George Watts Montessori is a magnet school within the Durham Public Schools System, serving students in grades Pre-K through fifth grade. In the 2004-2005 school year, the school began a transition from the traditional to the Montessori Method of education, beginning with Pre-K and Kindergarten and adding new Montessori grades each year after that until all grades in the school follow the Montessori Method.
How did Montessori begin?
The Montessori Method was started by Italian educator Dr. Maria Montessori in the late 1800s and early 1900s. After working with children from many different backgrounds, she saw a strong need for individualized instruction and beautiful, hands-on materials for children to work with. She also wanted grace and courtesy, as well as self-help skills, to be a part of the classroom. For more information on her life, read Maria Montessori, Her Life and Work, by E.M. Standing.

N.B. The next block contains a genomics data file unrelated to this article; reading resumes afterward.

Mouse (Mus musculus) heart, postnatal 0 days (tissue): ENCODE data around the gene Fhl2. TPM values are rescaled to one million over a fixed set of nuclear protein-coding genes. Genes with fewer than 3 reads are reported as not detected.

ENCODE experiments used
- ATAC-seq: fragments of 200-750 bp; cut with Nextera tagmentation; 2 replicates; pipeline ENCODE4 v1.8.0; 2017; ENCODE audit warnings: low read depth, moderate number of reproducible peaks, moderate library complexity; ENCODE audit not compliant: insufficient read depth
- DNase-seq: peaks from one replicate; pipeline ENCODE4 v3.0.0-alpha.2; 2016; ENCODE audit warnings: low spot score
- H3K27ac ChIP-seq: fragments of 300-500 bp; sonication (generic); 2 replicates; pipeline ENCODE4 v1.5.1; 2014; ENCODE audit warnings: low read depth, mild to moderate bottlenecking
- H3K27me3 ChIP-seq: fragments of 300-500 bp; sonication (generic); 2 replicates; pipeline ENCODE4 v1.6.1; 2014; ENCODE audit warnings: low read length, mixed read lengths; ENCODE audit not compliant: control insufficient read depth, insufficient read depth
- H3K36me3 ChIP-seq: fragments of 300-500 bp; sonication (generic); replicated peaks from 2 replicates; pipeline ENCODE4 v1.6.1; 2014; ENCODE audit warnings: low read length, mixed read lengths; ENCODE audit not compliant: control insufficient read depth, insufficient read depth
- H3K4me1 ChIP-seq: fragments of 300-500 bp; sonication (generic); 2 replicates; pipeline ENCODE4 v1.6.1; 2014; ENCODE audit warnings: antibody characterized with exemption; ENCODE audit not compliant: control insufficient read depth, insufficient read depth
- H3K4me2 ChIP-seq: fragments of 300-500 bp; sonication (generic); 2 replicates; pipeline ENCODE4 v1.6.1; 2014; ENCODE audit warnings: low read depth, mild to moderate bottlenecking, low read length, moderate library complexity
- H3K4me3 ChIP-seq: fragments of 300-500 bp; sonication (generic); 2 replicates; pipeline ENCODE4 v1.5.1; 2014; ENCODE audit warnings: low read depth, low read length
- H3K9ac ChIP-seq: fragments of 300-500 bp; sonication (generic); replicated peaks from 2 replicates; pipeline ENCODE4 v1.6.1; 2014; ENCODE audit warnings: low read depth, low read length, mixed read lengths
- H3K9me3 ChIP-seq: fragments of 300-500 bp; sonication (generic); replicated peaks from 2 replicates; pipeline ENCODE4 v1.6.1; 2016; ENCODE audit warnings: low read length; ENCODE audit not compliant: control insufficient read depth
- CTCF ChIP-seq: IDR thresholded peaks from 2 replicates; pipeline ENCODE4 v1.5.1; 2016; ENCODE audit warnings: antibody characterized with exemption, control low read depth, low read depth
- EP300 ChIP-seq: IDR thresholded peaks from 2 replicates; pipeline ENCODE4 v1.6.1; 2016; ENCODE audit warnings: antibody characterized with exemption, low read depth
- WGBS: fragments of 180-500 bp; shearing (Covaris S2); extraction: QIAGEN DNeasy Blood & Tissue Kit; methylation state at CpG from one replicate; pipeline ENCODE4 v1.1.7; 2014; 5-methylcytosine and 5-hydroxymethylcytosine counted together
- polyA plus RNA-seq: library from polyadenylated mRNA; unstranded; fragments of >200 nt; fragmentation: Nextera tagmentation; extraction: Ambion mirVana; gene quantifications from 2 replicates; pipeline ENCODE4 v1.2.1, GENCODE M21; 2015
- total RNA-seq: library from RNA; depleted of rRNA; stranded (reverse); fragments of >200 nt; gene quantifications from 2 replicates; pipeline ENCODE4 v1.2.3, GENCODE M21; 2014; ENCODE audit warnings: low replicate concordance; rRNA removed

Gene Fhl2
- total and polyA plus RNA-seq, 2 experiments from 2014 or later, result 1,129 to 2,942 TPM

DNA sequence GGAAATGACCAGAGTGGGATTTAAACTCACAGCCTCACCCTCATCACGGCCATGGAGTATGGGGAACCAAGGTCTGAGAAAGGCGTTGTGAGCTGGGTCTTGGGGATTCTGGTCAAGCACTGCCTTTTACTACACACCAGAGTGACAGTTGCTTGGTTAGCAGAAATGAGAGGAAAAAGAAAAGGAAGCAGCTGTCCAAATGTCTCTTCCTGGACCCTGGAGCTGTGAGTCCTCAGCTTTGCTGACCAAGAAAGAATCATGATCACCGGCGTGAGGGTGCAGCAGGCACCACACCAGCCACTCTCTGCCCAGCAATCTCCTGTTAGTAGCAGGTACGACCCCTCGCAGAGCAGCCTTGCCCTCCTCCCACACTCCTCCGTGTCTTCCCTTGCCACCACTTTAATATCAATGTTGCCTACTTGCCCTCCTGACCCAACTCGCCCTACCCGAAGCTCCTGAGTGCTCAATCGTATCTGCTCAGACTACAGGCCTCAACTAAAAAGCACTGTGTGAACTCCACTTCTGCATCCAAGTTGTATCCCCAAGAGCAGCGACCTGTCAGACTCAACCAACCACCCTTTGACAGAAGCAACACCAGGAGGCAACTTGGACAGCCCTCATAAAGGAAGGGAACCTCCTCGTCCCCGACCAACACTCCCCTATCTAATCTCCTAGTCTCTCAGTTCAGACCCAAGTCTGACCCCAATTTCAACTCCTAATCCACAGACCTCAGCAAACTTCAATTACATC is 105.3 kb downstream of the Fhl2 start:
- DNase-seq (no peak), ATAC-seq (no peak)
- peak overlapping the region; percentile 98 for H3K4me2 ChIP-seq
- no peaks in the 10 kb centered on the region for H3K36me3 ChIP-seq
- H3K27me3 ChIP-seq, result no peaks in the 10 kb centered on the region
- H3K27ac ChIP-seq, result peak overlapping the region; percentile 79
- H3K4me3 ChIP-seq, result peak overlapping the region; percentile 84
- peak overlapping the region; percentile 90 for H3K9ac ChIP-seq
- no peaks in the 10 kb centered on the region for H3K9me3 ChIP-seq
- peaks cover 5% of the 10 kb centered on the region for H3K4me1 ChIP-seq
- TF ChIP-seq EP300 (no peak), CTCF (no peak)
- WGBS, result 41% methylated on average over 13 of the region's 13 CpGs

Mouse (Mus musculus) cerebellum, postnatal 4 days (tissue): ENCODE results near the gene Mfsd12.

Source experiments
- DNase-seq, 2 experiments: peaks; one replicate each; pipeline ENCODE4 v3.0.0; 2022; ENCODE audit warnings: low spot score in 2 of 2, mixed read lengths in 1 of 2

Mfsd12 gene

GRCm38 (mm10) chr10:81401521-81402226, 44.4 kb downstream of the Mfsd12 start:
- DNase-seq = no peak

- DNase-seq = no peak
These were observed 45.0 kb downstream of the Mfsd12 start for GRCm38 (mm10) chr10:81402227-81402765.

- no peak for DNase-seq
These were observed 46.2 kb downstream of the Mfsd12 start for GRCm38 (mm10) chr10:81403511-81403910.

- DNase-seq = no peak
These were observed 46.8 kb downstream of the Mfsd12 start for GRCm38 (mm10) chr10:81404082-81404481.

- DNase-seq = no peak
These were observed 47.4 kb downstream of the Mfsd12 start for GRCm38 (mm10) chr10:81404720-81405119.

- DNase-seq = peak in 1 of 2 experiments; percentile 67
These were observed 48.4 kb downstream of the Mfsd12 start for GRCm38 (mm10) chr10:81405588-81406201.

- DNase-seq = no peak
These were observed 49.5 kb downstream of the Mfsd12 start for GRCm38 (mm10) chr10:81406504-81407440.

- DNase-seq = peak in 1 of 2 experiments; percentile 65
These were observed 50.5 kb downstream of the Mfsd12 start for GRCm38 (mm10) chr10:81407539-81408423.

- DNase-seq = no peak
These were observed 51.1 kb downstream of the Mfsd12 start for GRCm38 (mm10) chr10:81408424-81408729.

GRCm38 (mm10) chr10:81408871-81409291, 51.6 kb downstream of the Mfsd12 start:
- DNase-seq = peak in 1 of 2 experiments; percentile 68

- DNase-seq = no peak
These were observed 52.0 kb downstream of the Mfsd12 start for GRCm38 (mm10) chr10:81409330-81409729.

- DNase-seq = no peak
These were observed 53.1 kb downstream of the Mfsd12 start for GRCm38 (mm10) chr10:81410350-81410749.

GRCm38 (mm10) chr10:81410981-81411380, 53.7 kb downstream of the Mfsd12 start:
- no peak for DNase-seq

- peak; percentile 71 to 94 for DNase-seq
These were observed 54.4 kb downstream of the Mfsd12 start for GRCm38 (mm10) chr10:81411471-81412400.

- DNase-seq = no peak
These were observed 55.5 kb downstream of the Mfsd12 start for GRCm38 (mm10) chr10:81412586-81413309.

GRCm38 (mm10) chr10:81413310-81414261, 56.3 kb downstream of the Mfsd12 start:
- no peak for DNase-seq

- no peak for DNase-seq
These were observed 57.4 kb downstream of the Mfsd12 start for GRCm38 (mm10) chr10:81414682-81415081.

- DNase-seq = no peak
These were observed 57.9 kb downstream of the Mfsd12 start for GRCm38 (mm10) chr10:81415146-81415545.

How is it different?
In a Montessori classroom, students work at their own paces to achieve mastery.
Each child receives individualized instruction and lesson plans.
Students receive most lessons one-on-one from the teachers.
Lessons are presented in a very concrete manner with materials that then lead the students to abstraction.
Classrooms are multi-aged.
The Montessori model assumes that all children want to learn and it respects the individual’s style and pace of learning. Classroom communities operate on the principle of freedom within limits, translating into respect for self others and the environment.
What about the Standard Course of Study?
The teachers and administrators of George Watts work very hard to mesh the Montessori curriculum with our state curriculum. With these two curriculums blended together, students are receiving the best of both worlds!
To look at the NC Standard Course of Study, please go to: www.dpi.state.nc.us/curriculum/
Montessori at George Watts
Teachers help parents understand how the Montessori method is used to teach kids at George Watts through open houses, special events, teacher-parent conferences, and Friday morning parent coffees. Also, here are a couple Montessori lessons that you can try at home with your young students: